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May 05, 2017
Every so often, I find myself in a vineyard I've dreamed of visiting.

While photos can be a great way to express a slope or an aspect, they can never a compare to standing at the actual site; touching dirt, seeing the vines, the trellises, and the entire environment.

Tedeschi's DOC Maternigo Vineyard (right) in Mezzane Valley, in Valpolicella, is one of those.

Purchased in 2006, the site is spread across 31-hectares of undulating vines, and 53-hectares of forest.
While the Maternigo is only one of their vineyards, it is a decidedly special one.
The soils are rocky with clay, limestone and good mineral fertility. The vineyard rests between 270-370m above sea level facing north-south-west in aspect.
The Tedeschi family planted this site themselves, part pergola (traditional overhead method, good for protecting the grapes from intense sun and heat) and part guyot (horizontally trained rows, considered best for quality).
It is comprised of the region's native varieties, Corvina, Corvinone, Rondinella and Oseleta.

The steep slopes in the vineyard force low density crops,
which translates into increased intensity in the bunches, and final wines.
Additionally, planting more vines per hectare results in more sugar in the wine, which is not what Riccardo Tedeschi is looking for —he desires more concentration, not sugar.
The site is nearly at vine capacity, although Tedeschi says he can possibly plant one more hectare.

The narrow roads around the vineyard, weave and ascend sharply. The day I arrived in late January, there were still pockets of ice on the ground, attributed to the cold snap at the time, and the high altitude of the vineyard.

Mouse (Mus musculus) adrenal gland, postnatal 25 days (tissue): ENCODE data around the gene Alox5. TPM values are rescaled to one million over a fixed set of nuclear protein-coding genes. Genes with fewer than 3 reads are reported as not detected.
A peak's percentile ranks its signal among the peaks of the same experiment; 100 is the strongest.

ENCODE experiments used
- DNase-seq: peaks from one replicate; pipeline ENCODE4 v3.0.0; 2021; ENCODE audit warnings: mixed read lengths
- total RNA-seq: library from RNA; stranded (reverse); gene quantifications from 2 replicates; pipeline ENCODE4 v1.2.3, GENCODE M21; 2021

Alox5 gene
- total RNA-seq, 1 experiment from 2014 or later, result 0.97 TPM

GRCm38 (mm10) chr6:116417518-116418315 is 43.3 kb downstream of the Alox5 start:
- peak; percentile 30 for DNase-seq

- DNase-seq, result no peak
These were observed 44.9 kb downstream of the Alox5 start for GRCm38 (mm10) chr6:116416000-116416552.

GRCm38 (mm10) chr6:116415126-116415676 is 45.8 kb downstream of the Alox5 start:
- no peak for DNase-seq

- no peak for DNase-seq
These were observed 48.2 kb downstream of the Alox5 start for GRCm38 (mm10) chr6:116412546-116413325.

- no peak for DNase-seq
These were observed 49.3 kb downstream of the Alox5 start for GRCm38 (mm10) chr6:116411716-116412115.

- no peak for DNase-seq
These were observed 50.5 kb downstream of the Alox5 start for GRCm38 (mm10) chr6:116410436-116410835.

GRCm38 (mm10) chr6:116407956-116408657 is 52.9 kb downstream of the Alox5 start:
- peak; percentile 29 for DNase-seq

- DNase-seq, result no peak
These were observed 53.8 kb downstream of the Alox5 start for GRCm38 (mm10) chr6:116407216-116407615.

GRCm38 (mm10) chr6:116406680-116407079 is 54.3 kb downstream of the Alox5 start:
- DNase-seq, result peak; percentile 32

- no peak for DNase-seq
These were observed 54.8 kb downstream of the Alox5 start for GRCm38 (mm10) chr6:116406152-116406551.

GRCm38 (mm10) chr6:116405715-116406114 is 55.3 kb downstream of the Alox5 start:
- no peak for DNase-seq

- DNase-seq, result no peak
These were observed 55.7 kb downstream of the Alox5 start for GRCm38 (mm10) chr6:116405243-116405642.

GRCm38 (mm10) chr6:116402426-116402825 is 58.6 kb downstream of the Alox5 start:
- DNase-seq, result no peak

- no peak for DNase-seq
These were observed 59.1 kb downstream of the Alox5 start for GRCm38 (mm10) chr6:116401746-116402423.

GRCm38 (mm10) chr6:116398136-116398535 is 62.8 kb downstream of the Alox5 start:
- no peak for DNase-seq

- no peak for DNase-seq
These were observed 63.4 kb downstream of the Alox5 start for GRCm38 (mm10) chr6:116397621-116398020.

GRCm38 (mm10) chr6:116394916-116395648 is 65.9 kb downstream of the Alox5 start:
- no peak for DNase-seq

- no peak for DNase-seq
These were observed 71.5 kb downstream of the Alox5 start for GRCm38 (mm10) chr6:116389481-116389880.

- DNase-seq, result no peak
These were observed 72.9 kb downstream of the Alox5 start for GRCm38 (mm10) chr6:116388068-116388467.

Irrigation is allowed here, although it is commonly pricey to establish. Tedeschi is not prepared to risk a vintage, so drip irrigation lines are a common sight.

The Tedeschi family (above, right) have been in the wine business for nearly 400 years and they maintain a tradition of producing wines with a sense of place.
While the business has evolved over past few centuries, their commitment to Valpolicella, the style it offers, and the future of the family remains steadfast. Tedeschi also understands his wines are made in the vineyard, not in the winery.
That doesn't mean technology is lacking, in fact the Tedeschis  have invested significantly in studying every aspect and soil type in the Maternigo Vineyard.
They have zoned seven distinct areas
(aspect, soils types, organic matter et cetera) the vineyard, ensuring nothing is left to chance and each variety is planted precisely where it should be.

Certainly there is a elegance and expressiveness about these wines, which is both distinct and consummate.
They continue to be among my top picks in the Valpolicella region.

(Photos right: Tedeschi family/La Fabriseria Vineyard/Monte Olmi Vineyard, courtesy of Tedeschi)


Lucchine Valpolicella Classico 2015 
Made from Corvina, Corvinone, Rondinella and 10% other indigenous varieties, here is a great version of your basic Valpolicella, which is made to drink young and with a slight chill.
Attractive raspberry tea and red cherry aromas are layered with fine spice and dried roses. The palate is juicy and bouncy. It offers fine sweet tannins, and while basic is not overly simplistic, but rather exceedingly charming.
Nicalo Valpolicella Superiore, 2015